United States District Court, D. South Carolina, Florence Division
BRYAN HARWELL UNITED STATES DISTRICT JUDGE
matter is before the Court on Petitioner's pro se [ECF
No. 1353] motion to vacate pursuant to 28 U.S.C. § 2255.
Petitioner raises the following four grounds in his motion to
vacate: 1) ineffective assistance of counsel with regard to
his guilty plea; 2) conflict of interest arising from a U.S.
Probation Officer's marriage to a Special Agent with the
Bureau of Alcohol, Tobacco, Firearms and Explosives; 3)
ineffective assistance of counsel during sentencing; and 4)
November 14, 2017, the government filed a motion to dismiss
arguing Petitioner's motion to vacate was untimely and
should be dismissed. On November 14, 2017, a
Roseboro Order was issued advising Petitioner that a
motion to dismiss and/or for summary judgment had been filed
and that his failure to respond could result in the dismissal
of his case. See Roseboro v. Garrison, 528 F.2d 309
(4th Cir.1975). Petitioner filed a response in opposition.
[ECF No. 1367]. Petitioner also filed a pro se motion to
disqualify the U.S. Attorney's Office and a pro se motion
to stay the action pending a ruling on the motion to
disqualify. See [ECF Nos. 1362 & 1365].
reasons stated below, the Court grants Respondent's
motion to dismiss, dismisses Petitioner's motion to
vacate, and dismisses this case with prejudice.
September 28, 2010, Petitioner was indicted for his
participation in a conspiracy to possess with intent to
distribute and distribute 50 grams or more of cocaine base
and 500 grams or more of cocaine in violation of 21 U.S.C.
§§ 841(a)(1), 841(b)(1)(A), and 846.
September 13, 2011, Petitioner pled guilty, pursuant to a
plea agreement, to conspiracy to possess with intent to
distribute and distribution of 50 grams or more of crack
cocaine and a quantity of cocaine. The presentence
investigation report (“PSR”) prepared by the U.S.
Probation Office determined that Petitioner's advisory
guideline range was 480 months. However, at the sentencing
hearing, the Court found that Petitioner's advisory
guideline range was 292 to 365 months imprisonment based on a
total offense level of 38 and criminal history category III.
Court granted Petitioner a slight variance and sentence
Petitioner to 262 months imprisonment. Pursuant to Amendment
782 to the United States Sentencing Guidelines,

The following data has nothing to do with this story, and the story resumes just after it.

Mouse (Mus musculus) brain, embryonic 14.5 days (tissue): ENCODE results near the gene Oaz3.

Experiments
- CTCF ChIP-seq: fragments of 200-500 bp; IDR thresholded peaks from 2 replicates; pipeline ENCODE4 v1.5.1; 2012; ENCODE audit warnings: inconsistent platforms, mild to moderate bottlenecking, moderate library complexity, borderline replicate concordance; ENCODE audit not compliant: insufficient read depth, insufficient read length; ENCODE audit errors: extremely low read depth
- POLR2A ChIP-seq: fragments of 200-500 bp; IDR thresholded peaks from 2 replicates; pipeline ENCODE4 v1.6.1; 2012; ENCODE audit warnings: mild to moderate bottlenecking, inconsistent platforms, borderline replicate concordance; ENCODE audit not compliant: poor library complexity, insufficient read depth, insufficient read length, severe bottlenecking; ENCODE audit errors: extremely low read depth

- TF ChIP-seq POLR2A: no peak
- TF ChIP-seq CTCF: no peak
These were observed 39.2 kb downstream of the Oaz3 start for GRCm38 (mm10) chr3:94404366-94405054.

Petitioner's sentence was reduced to 235 months
imprisonment effective November 1, 2015.
timely appealed his conviction and sentence, which was
affirmed by the Fourth Circuit Court of Appeals on August 26,
2013. The Mandate and Judgment were issued on October 2,
2013. Petitioner filed a petitioner for writ of certiorari to
the U.S. Supreme Court, which was denied on February 24,
2014. Rashid v. United States, 134 S.Ct. 1336, 2014
WL 684429 (February 24, 2014).
initiated the instant motion to vacate pursuant to 28 U.S.C.
§ 2255 on October 26, 2017, the date the motion was
delivered to the prison mailroom.
in federal custody may attack the validity of their sentences
pursuant to 28 U.S.C. § 2255. In order to move the court
to vacate, set aside, or correct a sentence under §
2255, a petitioner must prove that one of the following
occurred: (1) a sentence was imposed in violation of the
Constitution or laws of the United States; (2) the court was
without jurisdiction to impose such a sentence; (3) the
sentence was in excess of the maximum authorized by law; or
(4) the sentence is otherwise subject to collateral attack.
28 U.S.C. § 2255(a). “The writ of habeas corpus
and its federal counterpart, 28 U.S.C. § 2255,
‘will not be allowed to do service for an appeal.'
(internal citation omitted) For this reason,
nonconstitutional claims that could have been raised on
appeal, but were not, may not be asserted in collateral
proceedings. (internal citations omitted) Even those
nonconstitutional claims that could not have been asserted on
direct appeal can be raised on collateral review only if the
alleged error constituted ‘a fundamental defect which
inherently results in a complete miscarriage of
justice'”. Stone v. Powell, 428 U.S. 465,
n. 10 (1976); see also United States v. Boyd, No.
02-6242, 2002 WL 1932522, at *1 (4th Cir Aug. 22, 2002)
(“Non-constitutional claims that could have been raised
on direct appeal . . . may not be raised in a collateral
proceeding under § 2255.”).
government argues that Petitioner's motion to vacate is
untimely and must ...